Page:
The Lasting Benefit Of Being Active On Draft Day
By caseyholdahl Posted in: Blazers, 2010draft
The process of evaluating players in the days leading up to the NBA draft has evolved as teams have started to fully grasp its importance as it pertains to building a franchise. Between a free agency structure that allows teams to pay a player more to stay with his current team and the implementation of set rookie scale salaries that often result in teams getting young players at bargain prices for their first four years in the league, the importance of the draft to a franchise's success from both a competitive and financial standpoint is at an all-time high.
As teams have come to realize that building a franchise through the draft makes the most sense on all fronts, their has never been a greater desire to leave no stone unturned as it pertains to evaluating draft prospects. Much of that research can be done from a distance through scouting and various investigational tactics, but with millions of dollars and the future of a franchise potentially at stake, teams like the Trail Blazers all but insist on getting some face time with potential draftees.
"We spend most of the year evaluating them and watching them play but also gathering information," said Chad Buchanan, Director of College Scouting for the Trail Blazers. "When you finally get the chance to sit down and sit across from them at dinner or lunch or in an interview session, that's your chance to really get information from them that you want to get and figure out what type of kid they are when you look them in the eye."
Agents know this as well, which is why they now go to great lengths to get the players they represent ready for one-on-one interviews, which in turn makes the opportunity to speak with a player face to face that much more important for scouts who earn their keep by being able to separate fact from fiction.
"It's hard for kids to fool you," Buchanan said. "They can fool you in a 10 minute interview, but you sit down with them long enough, you're going to walk away with an idea of what that kid is made of, what kind of fiber he's made of."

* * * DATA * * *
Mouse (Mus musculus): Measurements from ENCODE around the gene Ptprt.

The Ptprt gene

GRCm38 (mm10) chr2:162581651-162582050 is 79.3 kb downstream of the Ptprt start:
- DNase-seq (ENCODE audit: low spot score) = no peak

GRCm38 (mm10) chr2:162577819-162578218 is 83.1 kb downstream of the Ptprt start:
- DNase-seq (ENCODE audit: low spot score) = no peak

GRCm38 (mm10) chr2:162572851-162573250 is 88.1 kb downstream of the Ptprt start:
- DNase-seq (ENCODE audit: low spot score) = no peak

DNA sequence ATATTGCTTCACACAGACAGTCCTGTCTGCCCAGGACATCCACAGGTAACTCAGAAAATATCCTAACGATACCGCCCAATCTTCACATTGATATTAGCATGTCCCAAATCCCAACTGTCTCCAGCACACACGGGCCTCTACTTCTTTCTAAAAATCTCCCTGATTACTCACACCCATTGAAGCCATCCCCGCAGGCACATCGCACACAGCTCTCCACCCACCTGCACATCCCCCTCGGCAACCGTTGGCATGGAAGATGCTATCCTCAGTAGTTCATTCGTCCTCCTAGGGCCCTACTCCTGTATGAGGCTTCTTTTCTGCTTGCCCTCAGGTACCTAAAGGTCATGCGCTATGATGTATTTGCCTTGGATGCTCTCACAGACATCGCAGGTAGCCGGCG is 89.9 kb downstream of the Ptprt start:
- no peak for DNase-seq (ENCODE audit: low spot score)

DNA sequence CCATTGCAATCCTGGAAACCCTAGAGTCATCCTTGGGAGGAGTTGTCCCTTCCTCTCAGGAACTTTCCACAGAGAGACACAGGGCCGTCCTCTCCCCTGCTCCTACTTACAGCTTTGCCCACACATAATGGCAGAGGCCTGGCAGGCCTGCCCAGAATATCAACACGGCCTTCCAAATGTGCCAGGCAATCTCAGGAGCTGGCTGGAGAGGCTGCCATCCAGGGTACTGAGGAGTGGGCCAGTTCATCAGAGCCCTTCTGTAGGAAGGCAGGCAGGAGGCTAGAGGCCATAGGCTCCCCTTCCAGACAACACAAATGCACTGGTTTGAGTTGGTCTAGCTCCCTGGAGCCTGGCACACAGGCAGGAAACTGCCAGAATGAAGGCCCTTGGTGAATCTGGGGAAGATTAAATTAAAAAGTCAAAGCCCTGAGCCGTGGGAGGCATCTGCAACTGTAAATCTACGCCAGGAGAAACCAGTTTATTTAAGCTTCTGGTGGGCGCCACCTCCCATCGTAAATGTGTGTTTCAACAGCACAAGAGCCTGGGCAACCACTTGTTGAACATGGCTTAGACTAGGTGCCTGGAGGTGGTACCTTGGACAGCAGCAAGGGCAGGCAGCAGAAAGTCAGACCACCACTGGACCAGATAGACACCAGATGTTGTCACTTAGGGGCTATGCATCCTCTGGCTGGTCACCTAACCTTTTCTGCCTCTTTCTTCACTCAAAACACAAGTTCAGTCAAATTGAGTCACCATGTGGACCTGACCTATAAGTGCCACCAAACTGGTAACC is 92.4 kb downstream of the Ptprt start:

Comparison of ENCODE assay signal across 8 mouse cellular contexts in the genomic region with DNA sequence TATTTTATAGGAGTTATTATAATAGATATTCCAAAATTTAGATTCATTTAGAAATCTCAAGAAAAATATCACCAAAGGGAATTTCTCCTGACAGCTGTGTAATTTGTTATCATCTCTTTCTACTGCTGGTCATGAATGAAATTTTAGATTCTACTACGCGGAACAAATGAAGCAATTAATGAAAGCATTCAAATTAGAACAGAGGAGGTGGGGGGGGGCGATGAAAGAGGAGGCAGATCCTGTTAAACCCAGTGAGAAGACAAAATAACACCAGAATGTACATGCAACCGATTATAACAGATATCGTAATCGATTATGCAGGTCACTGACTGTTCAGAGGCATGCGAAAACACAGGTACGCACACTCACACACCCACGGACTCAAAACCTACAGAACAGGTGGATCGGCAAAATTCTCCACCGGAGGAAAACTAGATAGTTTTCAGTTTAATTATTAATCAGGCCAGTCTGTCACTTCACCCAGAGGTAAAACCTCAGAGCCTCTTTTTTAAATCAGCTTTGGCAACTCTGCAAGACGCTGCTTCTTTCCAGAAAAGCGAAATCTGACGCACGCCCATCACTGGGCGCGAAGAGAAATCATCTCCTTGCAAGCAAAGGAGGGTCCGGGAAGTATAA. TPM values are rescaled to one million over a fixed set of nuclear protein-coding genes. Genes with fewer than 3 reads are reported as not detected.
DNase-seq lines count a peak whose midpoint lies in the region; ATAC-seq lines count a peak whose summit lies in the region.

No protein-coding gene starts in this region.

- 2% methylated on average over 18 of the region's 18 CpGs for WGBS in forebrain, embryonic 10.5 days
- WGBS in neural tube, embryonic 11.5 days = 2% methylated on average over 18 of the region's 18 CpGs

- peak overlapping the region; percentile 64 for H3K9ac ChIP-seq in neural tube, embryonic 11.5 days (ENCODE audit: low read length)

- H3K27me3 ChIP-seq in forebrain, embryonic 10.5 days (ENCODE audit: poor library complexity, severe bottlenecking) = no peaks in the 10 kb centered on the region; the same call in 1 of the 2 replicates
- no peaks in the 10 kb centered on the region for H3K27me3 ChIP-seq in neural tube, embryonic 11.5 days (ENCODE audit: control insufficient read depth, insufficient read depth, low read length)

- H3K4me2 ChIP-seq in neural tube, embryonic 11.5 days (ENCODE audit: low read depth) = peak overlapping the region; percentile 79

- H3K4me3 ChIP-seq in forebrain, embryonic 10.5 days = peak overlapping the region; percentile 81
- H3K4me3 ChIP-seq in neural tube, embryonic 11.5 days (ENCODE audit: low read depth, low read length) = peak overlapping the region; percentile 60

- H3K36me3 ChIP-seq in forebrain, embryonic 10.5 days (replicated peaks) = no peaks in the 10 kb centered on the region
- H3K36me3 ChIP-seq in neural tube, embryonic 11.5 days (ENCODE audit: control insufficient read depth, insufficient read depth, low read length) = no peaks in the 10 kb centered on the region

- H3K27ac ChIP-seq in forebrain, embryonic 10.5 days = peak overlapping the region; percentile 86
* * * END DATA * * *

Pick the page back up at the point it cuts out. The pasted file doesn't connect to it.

And therein lies the challenge for players and those who evaluate them leading up to the draft. The request from teams for face to face interviews and workouts has increased to the point where draftees and their agents have to make decisions on which teams they'll visit based on where they think they'll go in the draft. There's only so much time to travel from city to city, and there's only so many workouts a player can put himself through before tiring out, which can negatively impact his draft position at the worst possible time.
Teams have reacted to this by holding "super workouts" in which numerous teams invite large groups of players to the same location in an attempt to see as many players in the shortest amount of time. It's a decent compromise and certainly better than not having a chance to see a player workout or interview, but there's simply no substitution for evaluating a player in your own house, on your court, running your drills, taking instruction from your coaches, answering questions from your local media. It's impossible to re-create that setting in someone else's gym.
But if you're the Trail Blazers, picking all the way at No. 22, how do you get the more talented players in the draft to make the trip all the way out to the hinterlands of the NBA? According to Buchanan, being a team that is known for their draft day activity helps.
"I would guess that my conversations with agents are a little different than most teams because when I tell them where we're picking or when they ask me where we're picking, they're kind of like 'But, we know that you guys are probably not going to end up there,'" said Buchanan on Wheels At Work. "It's been a little easier because we have a little more credibility in telling an agent 'Well, we're picking here, maybe you feel like your client is not going to be in that range' and we can tell them 'You know what, pretty much every year we've been in this draft with Kevin we have not picked where we started the night.'"
Other teams might try to convince agents they're truly willing to do whatever it takes to move up to pick a player, but few teams have Portland's track record of draft day moves to back up their argument.
"Agents get that and they understand that Kevin (Pritchard), Paul (Allen) and the rest of us are very aggressive in identifying who we want and figuring out anyway we can to get that player," Buchanan said. "We have a little more clout when we tell (agents) we've targeted their player and we're trying to do everything we can to get up there and get them. So they're a little more willing to give us some leeway and maybe send us a player for a workout who another team who is picking in that same range may not get."
And of course, having an owner in Paul Allen who follows the draft closely and is willing to write the checks to get the players he wants has probably convinced an agent or two through the years to send players Portland's way.
"(Allen) has been behind all the guys we've drafted," said Buchanan. "He's very involved... Draft day is a fun day for him. It makes it fun for the rest of us too because he gives you the resources to go get the guy you want and that's all you can ask for from our standpoint. I think that's the big reason why we've had so much success on draft night."